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The rugged grace of rugby empowering women

Last updated 11:11 17/07/2014

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Using rugby to promote female strength and beauty might be a stretch for Kiwis more accustomed to images of tough men muddied in short shorts, but that's what they're doing at Harvard University.

The Ivy League university is using their Harvard Women's Rugby team in a photo project called "Rugged Grace".

It's won coverage in the Harvard Political Review in which rugby was described as being "one of the most physically demanding sports in the world".

"Lasting 80 minutes long with no substitutions," the HPR said with some confusion over the rules, "the amount of physical contact an individual on the field might receive makes American football look like a walk in the park."

In the project, the photographers asked the rugby players to explore what sport and community meant for their bodies and identities.

"We asked team-mates to write what they loved and appreciated about each player on their body, in the hopes of opening a visual discussion about beauty, strength, and appreciation," the project said.

"Rugby is so much about physically throwing your body on the line for your team-mates during games and training, and that intense appreciation, love, trust, and support for each other is what we wanted to reflect.

"The sport necessitates a strength that we find beautiful and powerful."

HPR said some of the words written on the bodies directly addressed the physical: "squat master" on the muscles they built for their game, or "caught it" on one woman's hands. Others focused on the woman's personality: "fearless", "powerful", "open heart", "inspired/inspiring", "passion and drive."

One of the players, Helen Clark, was quoted saying it was refreshing to see a group of women being proud of the strength they've achieved through hours of training, and to see them celebrating the physical manifestations of that strength.

"While many female athletes struggle to balance societal expectations that say women should be small and delicate with the expectation that athletes need to be strong, our team has created a culture that celebrates every kind of body," Clark said.

"We want to send the message that women's bodies are not merely decorations for billboards and magazine advertisements, but rather the physical presentation of strong, powerful people."

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Harvard graduate Shelby Lin said the players all showed appreciation about each others' bodies, attitudes, and characters.

"I didn't expect the process to be so emotional, but after each day I felt full of pride for the women involved and how much we respect both ourselves and each other."

HPR also celebrated that the core rules of the sport were the same for men and women.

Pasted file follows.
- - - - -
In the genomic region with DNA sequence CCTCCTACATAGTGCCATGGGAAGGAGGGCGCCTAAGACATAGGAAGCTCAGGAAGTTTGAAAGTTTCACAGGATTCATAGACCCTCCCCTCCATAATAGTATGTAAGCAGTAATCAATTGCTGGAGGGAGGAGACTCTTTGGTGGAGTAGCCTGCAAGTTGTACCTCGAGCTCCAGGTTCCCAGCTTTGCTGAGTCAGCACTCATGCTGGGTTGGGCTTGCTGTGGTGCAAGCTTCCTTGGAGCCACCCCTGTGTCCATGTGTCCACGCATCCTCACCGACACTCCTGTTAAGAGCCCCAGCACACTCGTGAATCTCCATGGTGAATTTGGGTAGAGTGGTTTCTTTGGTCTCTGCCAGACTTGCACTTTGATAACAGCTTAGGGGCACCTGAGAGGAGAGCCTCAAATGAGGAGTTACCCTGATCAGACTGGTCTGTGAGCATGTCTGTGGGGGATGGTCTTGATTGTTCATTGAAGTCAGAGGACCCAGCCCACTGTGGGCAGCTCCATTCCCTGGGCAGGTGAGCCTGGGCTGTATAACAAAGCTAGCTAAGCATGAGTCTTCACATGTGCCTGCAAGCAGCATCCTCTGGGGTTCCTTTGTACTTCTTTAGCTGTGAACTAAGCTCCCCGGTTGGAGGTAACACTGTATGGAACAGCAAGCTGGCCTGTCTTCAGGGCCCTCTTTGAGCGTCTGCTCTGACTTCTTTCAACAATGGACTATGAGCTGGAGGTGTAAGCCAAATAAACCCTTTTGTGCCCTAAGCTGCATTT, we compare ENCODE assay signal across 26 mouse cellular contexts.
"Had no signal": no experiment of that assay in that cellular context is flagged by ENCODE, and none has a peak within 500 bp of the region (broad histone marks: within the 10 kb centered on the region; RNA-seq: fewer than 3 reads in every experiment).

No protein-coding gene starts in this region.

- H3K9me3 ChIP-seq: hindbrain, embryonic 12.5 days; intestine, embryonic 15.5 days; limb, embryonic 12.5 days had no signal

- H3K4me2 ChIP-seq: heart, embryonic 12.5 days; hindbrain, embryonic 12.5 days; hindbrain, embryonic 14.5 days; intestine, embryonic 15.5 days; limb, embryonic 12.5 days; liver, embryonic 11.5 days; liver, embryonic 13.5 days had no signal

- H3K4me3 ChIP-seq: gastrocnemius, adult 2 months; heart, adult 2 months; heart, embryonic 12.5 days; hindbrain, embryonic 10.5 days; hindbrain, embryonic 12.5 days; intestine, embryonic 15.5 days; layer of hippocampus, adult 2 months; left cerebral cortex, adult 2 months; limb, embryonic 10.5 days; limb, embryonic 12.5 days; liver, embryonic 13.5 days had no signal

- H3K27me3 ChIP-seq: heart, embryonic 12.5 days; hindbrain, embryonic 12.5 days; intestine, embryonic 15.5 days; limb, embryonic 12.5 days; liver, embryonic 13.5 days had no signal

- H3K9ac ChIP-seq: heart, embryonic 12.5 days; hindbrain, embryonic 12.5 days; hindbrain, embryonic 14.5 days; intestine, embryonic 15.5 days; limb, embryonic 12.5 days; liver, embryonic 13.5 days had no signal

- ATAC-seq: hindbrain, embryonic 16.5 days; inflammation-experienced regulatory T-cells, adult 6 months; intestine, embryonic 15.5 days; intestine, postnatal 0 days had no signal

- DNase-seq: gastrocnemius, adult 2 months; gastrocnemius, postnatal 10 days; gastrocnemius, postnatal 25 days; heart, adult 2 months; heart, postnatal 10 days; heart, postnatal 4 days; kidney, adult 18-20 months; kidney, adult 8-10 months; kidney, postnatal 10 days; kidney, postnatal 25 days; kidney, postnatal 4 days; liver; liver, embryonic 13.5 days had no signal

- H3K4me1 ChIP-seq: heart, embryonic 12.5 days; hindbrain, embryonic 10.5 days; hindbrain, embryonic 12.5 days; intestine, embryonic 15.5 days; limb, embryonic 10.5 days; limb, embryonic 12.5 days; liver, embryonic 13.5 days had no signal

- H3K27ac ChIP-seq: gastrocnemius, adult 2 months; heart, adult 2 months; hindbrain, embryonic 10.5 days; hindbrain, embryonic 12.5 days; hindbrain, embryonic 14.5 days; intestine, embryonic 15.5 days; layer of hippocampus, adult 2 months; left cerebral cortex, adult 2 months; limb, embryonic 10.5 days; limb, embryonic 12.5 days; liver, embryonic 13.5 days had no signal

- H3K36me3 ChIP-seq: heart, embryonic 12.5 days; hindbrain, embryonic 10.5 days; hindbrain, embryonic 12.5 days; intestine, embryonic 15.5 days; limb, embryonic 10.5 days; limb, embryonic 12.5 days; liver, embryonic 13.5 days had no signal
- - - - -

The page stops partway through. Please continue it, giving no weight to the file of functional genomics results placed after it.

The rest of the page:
"The number of players on the field is the same; unlike basketball, the ball size is the same; and unlike lacrosse, the level of contact is the same," it said, saying rugby was a source of empowerment.

"Women players are taught to use the strength of their bodies in ways they had never even conceived," HRP said.

"Where society appreciates the meek timidity that is supposed to accompany female beauty, rugby encourages women to be a dominating presence-fearless in pursuit of her goals."

There is no ideal body type in rugby and the 10 separate positions require every kind of physique to have a role.

"Every body type is celebrated and appreciated. There is no such thing as an ideal rugby body."

The Harvard team said that more than a few of their girls had struggled with negative body image at some point in their lives.

"But if you ever had the chance to spend time with our team, you would never know it.

"We rejoice as a group when a girl proudly declares that she's gained a few pounds as the result of our weight training.

"We admire each other's widening thighs and thickening arms throughout the season."

They said it was a liberating feeling being part of a team with such body positivity.

"Rugby, and our team in particular, only pressures players to utilise and to be proud of the parts of their bodies that make them unique."

The photos by Shelby Lin and Lydia Burns demonstrate "that there is the potential out there for women to be proud of their bodies, no matter what".

The online comments to the HPR article were supportive with "Ironside", a male former player, saying parents have told him "rugby saved their daughters".

"We see one-time wall flowers blossom as they realise what they can achieve. Getting out there, being knocked down, getting bruised and battered and then getting back up again and into the play instils a level of confidence that carries over into everyday life."

- Stuff


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